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    Getting into a top-level school like Stanford, Harvard, Princeton, etc., is something of a crap-shoot, no matter how good you are. They get so many applications from outstanding students, they can't possibly accept all the ones who are good enough for them in an academic sense. So they select on other factors, to achieve a "well-rounded" and "diverse" student body.
     
  13. Feb 2, 2007 #12
    Umm, my freshmen year gpa was a 2.low or so.

    Did you know that Princeton and UMich don't even consider freshmen year grades when they recalculate your gpa? (There are many schools that do this other than those mentioned) Universities place the most importance on the difficulty and success in your Junior year courses, then Sophomore year, and then they mostly barely consider Freshmen year (especially if you had a B average, it will be a mere spec on your college apps).

    Just work slightly harder and forget about this semester, heh.

    I just hope that after four years of high school, you will realize that you can get a hell of a deal going to any of your state colleges.
     
    Last edited: Feb 2, 2007
  14. Feb 2, 2007 #13
    Ok... maybe a teeny bit over reacting:redface:

    Would sitting around with a rubix cube all day solve inatentiveness?
     
    Last edited: Feb 2, 2007
  15. Feb 3, 2007 #14
    If you want to go to stanford just have your parents donate a building.:smile: This is basically how they choose alot of applicants. Its actually based more on your financial status, because this increases the chances of them receiving large donations from your family.

    I'm not saying don't get good grades, but the chances of getting into a school like Stanford if you have good grades still isn't that great. For the majority of applicants its based on how much money they have or if their family previously attended the school. These big universities are really overrated.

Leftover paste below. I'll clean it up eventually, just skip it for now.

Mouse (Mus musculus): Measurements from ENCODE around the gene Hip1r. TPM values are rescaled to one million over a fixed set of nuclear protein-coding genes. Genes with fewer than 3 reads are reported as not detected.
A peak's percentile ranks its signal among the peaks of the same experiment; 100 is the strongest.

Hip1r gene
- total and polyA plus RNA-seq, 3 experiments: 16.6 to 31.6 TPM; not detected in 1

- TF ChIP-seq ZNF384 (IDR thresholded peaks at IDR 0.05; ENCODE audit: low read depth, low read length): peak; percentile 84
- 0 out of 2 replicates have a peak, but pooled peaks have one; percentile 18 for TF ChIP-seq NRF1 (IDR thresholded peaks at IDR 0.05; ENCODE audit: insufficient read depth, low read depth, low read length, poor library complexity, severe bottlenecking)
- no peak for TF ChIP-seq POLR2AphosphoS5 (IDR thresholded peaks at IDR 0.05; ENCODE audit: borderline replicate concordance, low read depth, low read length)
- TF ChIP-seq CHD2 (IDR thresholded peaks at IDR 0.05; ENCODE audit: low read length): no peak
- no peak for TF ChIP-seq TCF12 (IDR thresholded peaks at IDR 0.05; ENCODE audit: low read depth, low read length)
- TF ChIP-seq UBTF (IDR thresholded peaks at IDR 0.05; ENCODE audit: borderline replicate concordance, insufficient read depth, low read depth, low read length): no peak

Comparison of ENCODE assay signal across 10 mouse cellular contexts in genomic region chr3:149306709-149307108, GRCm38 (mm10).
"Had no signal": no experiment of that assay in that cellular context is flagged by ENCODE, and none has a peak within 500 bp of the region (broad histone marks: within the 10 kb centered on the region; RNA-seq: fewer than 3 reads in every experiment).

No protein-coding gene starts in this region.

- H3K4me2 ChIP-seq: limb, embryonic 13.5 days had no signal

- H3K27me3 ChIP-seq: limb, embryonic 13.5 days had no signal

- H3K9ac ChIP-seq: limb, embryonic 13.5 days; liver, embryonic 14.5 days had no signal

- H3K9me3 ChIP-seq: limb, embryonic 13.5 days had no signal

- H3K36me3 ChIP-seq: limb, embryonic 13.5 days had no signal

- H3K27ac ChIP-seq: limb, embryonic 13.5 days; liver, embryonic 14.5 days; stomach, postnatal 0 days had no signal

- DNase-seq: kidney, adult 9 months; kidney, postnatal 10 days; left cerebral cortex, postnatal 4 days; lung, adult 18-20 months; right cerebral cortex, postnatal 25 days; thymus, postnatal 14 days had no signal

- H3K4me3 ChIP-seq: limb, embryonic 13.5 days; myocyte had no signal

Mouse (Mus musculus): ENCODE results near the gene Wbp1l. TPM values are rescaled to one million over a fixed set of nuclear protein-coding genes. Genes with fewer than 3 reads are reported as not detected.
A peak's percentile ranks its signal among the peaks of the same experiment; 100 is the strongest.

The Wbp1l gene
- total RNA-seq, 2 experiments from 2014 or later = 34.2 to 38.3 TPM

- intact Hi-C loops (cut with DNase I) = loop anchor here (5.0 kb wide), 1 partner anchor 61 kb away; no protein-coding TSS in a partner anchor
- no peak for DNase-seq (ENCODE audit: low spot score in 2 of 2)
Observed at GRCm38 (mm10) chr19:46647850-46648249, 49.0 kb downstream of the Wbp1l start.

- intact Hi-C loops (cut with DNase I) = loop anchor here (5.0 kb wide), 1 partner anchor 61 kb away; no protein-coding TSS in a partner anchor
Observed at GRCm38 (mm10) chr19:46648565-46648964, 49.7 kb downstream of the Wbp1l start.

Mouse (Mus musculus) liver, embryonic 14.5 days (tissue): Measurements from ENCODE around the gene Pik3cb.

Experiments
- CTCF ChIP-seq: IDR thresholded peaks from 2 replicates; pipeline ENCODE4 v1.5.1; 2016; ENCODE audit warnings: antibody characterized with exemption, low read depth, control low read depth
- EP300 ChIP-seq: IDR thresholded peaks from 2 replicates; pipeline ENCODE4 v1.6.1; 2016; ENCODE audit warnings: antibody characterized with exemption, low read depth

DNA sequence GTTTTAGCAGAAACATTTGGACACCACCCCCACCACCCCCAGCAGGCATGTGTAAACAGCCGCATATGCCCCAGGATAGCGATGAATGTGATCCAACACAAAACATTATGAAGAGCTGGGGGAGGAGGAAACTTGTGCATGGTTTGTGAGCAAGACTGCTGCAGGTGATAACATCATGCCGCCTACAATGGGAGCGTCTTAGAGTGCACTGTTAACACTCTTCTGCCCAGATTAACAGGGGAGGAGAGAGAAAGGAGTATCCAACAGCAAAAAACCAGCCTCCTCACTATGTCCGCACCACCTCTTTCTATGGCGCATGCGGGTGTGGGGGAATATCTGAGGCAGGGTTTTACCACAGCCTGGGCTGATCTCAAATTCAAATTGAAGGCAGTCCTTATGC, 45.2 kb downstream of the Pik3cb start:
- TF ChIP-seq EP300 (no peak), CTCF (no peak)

16. Feb 3, 2007 #15
    This is a terribly pessemistic point of view, one that although may be true in very special situations it certainly cannot be true in general. That said, of course good grades alone won't get you into college.
     
  17. Feb 3, 2007 #16
    what's considered well roundedness changes from place to place doesnt it?
     
  18. Feb 3, 2007 #17
    I'm always amused by people who think that if they can't get into their top school, their lives are over or somehow ruined. Everyone I've talked to about the subject agrees that 99% of employers won't give a damn where you went to school 1 year after you graduate. Yes, it "might" a make a difference in where you are able to get your first job and at what rate of pay, and there are no doubts that you "might" make valuable connections with powerful people by going to a top notch school. In the larger view, the odds are, if you are talented and work hard, you will achieve a measure of success, and if you are lazy and expect that where you went to school will allow you to get easy, do nothing, jobs, you are in for a rude awakening.
     
  19. Feb 3, 2007 #18
    does being a theorist count?

    is there any way to 'train' your brain to be more attentive to details
     
  20. Feb 4, 2007 #19
    You're what, 15? Not being focussed on "the important things" is what being a teenager is all about. It will pass when the hormones level out :biggrin:
     
  21. Feb 4, 2007 #20
    Age and experience. Right now, just do your homework, indulge in a little more background reading than is required, and don't stress about it. Put your effort into scoring some illicit booze or something.